I’m from a family where making music is part of one’s everyday experience, so it was natural to me to be in a band with friends. I think music is a place where you can challenge social conventions because rhythm is so personal. It makes you feel things. I think that musical influences and the experience of creating music is in everything I do. It’s like a heartbeat.
You’ve said that since you didn’t train as a painter, you feel more freedom about what you can and can’t put in a painting. How so?
I just feel less inhibited as to what is acceptable. The history of painting is heavy with arguments, and as much as I am interested in knowing about them conceptually, I don't want to feel oppressed in the studio. I want to be free to try things that don’t make sense yet. I put materials together that maybe shouldn’t be and don’t follow hierarchies. I don't privilege the painting over the drawing—the drawing is the painting and because I’m less versed on the history of painting, I’m less concerned with if it even is a painting.
What are you exploring in your new show, “Green God"? Green naturally has lots of associations as does that other word in your title.
I was interested in thinking associatively about inherited belief systems and contradictions, especially in relation to capitalism and religion. I was interested in what the contradictions are in the signifiers for the color green—green being the color of money in the U.S., the color of envy or jealousy, and also a symbol for nature while being used by a corporation like British Petroleum to convey a sense of being environmentally sound. And I also wanted to think about more diverse representations of what a god can be and look like. The wall of seven associative images at Mary Boone Gallery is a good example of this: Turquoise God, Worm God, Green God, Purple Hat God, Grey God. Spattered connectively throughout this train of images are two paintings “Coin” and “Mayflower Now,” which point to the pilgrims. These were religious separatists who fled England to find freedom, but then they also took freedom and land from the Native Americans who were already living here. I don't know what to do with the reality of this history as a United States citizen except to see how wrong it is and bring voice to that because it remains politically relevant to me.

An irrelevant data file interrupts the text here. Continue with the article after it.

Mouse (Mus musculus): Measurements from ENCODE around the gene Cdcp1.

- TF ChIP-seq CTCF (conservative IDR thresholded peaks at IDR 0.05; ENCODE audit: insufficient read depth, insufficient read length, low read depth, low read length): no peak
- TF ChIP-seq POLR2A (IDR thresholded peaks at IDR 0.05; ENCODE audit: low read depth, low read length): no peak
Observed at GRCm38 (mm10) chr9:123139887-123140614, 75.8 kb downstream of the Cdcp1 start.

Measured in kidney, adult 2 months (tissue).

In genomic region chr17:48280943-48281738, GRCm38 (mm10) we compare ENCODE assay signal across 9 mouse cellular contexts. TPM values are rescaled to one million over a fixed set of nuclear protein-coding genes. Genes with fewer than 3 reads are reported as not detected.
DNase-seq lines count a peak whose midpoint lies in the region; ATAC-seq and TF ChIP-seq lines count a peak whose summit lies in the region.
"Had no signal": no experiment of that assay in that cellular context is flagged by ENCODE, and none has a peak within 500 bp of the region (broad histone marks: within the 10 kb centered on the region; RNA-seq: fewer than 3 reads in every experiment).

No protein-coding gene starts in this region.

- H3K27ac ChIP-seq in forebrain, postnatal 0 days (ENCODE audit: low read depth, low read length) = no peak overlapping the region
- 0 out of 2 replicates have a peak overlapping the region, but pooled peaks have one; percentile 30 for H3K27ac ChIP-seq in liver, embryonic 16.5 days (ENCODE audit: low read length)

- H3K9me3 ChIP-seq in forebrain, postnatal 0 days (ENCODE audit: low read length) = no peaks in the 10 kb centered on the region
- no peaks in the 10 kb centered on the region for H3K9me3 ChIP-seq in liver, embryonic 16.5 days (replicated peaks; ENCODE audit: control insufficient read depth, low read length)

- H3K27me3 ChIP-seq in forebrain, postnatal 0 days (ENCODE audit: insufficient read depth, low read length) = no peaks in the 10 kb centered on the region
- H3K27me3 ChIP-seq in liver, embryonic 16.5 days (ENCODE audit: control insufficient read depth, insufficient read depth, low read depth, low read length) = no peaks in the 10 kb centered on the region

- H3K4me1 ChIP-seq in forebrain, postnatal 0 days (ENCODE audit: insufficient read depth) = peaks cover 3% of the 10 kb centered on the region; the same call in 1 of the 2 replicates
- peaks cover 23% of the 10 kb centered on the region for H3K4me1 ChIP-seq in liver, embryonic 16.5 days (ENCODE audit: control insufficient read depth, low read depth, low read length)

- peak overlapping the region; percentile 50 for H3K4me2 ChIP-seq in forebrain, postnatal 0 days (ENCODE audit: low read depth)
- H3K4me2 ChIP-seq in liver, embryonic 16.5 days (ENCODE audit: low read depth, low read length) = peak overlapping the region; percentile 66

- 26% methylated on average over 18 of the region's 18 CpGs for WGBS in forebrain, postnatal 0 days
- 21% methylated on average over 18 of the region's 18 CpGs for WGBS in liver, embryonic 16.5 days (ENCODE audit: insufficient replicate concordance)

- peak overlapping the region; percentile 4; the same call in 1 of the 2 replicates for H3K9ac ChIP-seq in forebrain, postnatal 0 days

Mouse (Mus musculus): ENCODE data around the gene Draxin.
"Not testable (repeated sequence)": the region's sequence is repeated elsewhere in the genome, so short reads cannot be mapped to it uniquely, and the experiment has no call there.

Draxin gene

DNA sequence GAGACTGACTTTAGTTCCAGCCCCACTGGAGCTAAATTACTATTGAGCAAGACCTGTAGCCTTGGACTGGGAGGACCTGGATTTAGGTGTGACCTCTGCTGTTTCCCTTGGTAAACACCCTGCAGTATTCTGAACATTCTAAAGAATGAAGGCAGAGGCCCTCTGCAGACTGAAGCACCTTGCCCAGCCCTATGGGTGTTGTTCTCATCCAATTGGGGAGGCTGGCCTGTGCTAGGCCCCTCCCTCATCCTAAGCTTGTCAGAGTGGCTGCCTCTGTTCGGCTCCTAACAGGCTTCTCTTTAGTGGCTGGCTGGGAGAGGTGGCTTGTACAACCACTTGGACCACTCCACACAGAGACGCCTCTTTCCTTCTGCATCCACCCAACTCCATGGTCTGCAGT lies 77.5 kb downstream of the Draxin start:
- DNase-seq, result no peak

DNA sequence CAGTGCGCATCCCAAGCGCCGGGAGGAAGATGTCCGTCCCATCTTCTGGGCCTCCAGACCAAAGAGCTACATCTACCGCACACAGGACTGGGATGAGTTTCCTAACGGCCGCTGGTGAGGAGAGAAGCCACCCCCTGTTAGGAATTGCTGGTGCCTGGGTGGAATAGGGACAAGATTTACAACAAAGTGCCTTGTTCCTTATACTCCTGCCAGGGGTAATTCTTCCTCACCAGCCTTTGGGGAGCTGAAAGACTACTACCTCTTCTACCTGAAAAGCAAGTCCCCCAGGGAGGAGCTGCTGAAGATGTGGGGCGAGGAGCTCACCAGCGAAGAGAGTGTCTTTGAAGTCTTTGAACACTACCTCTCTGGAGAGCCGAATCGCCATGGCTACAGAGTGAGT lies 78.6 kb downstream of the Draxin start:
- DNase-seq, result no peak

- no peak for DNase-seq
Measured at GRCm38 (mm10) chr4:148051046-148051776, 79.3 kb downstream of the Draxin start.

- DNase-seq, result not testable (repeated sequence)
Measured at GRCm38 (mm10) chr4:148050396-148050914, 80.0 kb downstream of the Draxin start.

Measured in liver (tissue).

How do the two parts of the show—at Mary Boone and Calicoon Fine Arts—connect? Or do they?
The show came about through conversations between myself, [curator] Piper Marshall, Mary Boone and Photi Giovannis. I dealt with the Mary Boone uptown space differently because it has a different aura; her space is particular to her. Mary is a mythic figure—she has a long history and has her own notoriety as a figure so I was well aware of this when imagining showing with her. And I was aware that her space would imbue some of these historic narratives and myths as well. So I wanted to work with the found objects and photographs within that context because they too have had their own lives and aura, a kind of known and unknown presence. At Callicoon Fine Arts on the Lower East Side, I wanted to deal less with the associative links inside each painting and more with the associations between the works themselves.
Tell me about the works combining photography and painting.
I wanted to deal with my own unease about the separateness of medium specificity. The invention of photography was something that was literally a threat to painting as a medium, and it feels unnerving to me somehow to insert one into the other—like a bad idea, or like sitting the wrong people next to one another at dinner. But I like challenging myself to solve a problem and to deal with the uncomfortable.